We anticipate that these buildings will largely attract people who either live car free or who are prepared to rent off-street parking.  The applicant has stated that a census conducted of the current residents of the Macklin shows only one of seventeen units owning a car.  With no current restrictions on Macklin residents having a car or obtaining a Residential Parking Permit (RPP), and no off-street parking provided by the apartment, the draw of car-owning residents today is minimal.  Future residents, whose leases will condition that they may not apply for RPP, will likely exhibit even lower rates of car ownership.  Moreover, most of the nearby residents already have off-street parking, either through alley access or curb cuts on the residential streets.  We support the provisions outlined in the Transportation Demand Management plan and agree, taken together, will further encourage car-free living in a location well suited for it, a public policy objective our group supports.

Retail in the neighborhood today must survive with the limited on-street parking available and  the high foot traffic brought by nearby residential density, something this project will increase.  One only has to observe the mostly empty parking lot at the Park & Shop at Connecticut and Ordway to see the under-utilization of available retail parking in the neighborhood.  Requiring it here does not make sense, especially at the expense of the broader positive retail impact this project will have on the commercial area.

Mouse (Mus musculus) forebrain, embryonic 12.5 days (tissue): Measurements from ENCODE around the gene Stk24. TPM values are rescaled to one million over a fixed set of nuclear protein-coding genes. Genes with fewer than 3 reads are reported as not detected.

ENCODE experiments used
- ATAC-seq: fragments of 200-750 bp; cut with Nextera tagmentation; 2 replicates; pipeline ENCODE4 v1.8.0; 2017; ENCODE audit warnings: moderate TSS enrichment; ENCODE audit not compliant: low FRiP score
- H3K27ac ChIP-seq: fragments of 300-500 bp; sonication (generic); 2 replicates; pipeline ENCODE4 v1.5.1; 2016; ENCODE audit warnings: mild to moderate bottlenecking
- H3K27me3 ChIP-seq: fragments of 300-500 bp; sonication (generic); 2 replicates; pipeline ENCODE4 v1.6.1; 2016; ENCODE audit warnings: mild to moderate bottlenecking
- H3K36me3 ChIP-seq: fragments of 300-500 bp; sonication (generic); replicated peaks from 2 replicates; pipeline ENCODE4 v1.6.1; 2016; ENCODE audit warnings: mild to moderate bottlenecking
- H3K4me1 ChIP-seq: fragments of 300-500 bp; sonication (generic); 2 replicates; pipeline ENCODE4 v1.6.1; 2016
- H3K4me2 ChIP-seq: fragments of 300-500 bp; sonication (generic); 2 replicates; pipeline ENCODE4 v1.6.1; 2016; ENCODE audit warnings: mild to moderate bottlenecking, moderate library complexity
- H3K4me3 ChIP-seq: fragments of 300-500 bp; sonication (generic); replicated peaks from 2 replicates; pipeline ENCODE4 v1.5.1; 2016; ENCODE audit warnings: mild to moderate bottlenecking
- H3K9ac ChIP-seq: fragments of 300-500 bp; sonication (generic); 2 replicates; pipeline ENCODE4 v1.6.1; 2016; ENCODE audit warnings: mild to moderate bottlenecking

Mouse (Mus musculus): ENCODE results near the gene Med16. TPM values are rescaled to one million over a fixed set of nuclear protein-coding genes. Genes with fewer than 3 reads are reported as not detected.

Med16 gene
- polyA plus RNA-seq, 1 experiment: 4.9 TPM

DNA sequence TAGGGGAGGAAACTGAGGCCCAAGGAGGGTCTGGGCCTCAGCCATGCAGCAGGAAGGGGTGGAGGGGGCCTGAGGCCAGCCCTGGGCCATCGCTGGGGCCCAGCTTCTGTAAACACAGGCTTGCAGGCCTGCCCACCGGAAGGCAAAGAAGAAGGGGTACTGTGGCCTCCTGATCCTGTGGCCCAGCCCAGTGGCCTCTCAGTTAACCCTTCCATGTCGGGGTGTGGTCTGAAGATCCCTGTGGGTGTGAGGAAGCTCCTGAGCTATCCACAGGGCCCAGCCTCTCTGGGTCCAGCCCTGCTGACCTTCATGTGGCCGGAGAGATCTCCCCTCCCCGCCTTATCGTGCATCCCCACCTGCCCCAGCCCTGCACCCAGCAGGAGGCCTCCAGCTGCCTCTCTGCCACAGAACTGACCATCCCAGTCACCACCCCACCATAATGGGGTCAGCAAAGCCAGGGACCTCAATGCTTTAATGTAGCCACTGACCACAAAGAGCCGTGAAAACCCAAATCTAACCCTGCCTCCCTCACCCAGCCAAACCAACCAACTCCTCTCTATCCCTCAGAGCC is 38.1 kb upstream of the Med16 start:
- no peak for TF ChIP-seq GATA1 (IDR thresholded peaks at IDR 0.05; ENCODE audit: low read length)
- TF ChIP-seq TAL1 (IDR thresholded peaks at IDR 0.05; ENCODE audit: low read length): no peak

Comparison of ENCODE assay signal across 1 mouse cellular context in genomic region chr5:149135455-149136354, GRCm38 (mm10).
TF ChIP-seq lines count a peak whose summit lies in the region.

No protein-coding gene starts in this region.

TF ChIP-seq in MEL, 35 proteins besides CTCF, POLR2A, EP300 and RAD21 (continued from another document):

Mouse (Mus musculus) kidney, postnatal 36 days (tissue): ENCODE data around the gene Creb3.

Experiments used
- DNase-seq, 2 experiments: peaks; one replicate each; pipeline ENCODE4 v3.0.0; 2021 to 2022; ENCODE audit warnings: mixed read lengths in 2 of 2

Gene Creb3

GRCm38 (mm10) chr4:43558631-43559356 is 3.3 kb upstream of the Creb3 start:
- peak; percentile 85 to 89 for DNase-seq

Lastly, we support the applicant’s Loading Management Plan, including its most recent additions offered to the ANC to cover the locations and times of residential move-in/move-outs, retail loading and trash pick-up.  These balance the need to minimize impact on the neighboring community while maneuvering challenging topography by taking advantage of the rear alley and the new Connecticut Ave loading zone resulting from the closing of the curb cut.

This project offers much to the community and the special exception to waive the parking requirements imposes little hardship to the community.  We ask that the Board of Zoning Adjustment approve the application.

Respectfully, 

The Cleveland Park Smart Growth Steering Committee

J.C. Ayala (Porter St)
Liza Collery (Newark St)
David Cristeal (Connecticut Ave)
Megan Draheim (Porter St)
Ellen Herr (Connecticut Ave)
Nina Shiffrin (Connecticut Ave)
Glenn Stanley (34th St)
Bob Ward (Macomb St)
Laura Watson (Quebec St)

About Cleveland Park Smart Growth

CP Smart Growth is a community of over 500 Cleveland Park-area residents who share an interest in promoting and discussing urbanist issues.  Our mission is to advance smart growth policies in Cleveland Park to ensure an economically vibrant, environmentally sustainable, and socially inclusive neighborhood. We do this through education, organizing, and advocacy. 

Learn more at cpsmartgrowth.com